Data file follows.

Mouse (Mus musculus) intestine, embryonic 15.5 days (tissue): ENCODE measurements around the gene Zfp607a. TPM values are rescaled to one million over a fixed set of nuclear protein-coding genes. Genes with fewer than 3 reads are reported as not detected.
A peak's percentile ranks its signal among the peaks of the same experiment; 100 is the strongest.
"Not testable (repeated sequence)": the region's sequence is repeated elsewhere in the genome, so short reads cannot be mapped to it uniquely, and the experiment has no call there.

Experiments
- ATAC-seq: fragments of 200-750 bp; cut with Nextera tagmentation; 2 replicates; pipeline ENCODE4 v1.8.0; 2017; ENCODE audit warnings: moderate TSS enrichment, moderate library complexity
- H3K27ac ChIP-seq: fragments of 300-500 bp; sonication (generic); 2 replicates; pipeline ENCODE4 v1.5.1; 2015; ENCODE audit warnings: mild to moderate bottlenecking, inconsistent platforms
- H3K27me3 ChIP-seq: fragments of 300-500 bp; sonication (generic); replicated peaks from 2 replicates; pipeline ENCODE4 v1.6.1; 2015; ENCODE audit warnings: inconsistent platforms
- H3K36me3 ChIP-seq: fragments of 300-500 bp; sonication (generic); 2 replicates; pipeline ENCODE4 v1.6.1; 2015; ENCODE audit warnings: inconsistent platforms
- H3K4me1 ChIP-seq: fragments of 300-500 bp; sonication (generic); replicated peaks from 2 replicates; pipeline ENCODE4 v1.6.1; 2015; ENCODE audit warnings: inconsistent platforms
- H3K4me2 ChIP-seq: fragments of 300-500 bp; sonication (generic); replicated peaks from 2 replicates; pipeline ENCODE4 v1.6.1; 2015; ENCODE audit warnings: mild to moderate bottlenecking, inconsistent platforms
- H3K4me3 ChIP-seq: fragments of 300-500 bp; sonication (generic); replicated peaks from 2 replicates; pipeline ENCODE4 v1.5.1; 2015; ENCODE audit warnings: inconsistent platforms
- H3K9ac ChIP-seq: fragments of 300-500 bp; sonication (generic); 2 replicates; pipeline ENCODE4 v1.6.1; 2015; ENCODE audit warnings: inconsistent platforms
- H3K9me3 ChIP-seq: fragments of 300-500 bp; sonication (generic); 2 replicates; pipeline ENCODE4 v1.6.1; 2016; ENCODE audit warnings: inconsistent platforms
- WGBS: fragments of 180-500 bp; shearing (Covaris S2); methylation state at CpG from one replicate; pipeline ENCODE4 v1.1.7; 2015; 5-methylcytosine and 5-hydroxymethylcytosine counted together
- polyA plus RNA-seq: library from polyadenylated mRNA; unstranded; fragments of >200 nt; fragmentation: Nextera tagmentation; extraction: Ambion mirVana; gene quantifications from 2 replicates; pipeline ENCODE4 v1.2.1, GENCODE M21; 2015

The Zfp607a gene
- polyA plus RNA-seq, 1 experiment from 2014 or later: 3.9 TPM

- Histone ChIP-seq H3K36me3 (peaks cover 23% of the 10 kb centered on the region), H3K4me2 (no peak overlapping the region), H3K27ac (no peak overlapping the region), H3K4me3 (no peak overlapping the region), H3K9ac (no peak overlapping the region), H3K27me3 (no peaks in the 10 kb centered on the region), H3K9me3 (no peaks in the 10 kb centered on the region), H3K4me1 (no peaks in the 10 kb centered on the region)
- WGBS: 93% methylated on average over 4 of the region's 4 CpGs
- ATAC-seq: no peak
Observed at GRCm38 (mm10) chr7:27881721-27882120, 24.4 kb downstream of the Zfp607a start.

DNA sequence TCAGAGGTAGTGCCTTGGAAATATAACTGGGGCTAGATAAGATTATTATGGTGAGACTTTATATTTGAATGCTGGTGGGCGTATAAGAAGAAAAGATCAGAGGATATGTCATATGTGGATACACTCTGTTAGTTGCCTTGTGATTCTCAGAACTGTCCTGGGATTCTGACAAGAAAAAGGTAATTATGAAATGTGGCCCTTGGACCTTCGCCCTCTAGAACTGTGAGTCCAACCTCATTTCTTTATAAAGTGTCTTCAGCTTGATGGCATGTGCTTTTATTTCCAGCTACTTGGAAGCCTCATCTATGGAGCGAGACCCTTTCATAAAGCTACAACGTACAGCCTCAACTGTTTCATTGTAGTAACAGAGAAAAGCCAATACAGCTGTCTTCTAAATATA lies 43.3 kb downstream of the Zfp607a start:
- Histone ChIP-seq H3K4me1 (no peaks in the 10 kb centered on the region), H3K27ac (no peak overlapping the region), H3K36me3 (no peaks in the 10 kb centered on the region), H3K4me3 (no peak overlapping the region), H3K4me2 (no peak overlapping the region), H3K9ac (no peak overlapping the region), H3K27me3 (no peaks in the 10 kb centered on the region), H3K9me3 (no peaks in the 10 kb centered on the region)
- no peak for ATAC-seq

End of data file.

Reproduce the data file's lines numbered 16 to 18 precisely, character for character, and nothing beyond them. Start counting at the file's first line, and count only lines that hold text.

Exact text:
The Zfp607a gene
- polyA plus RNA-seq, 1 experiment from 2014 or later: 3.9 TPM

- Histone ChIP-seq H3K36me3 (peaks cover 23% of the 10 kb centered on the region), H3K4me2 (no peak overlapping the region), H3K27ac (no peak overlapping the region), H3K4me3 (no peak overlapping the region), H3K9ac (no peak overlapping the region), H3K27me3 (no peaks in the 10 kb centered on the region), H3K9me3 (no peaks in the 10 kb centered on the region), H3K4me1 (no peaks in the 10 kb centered on the region)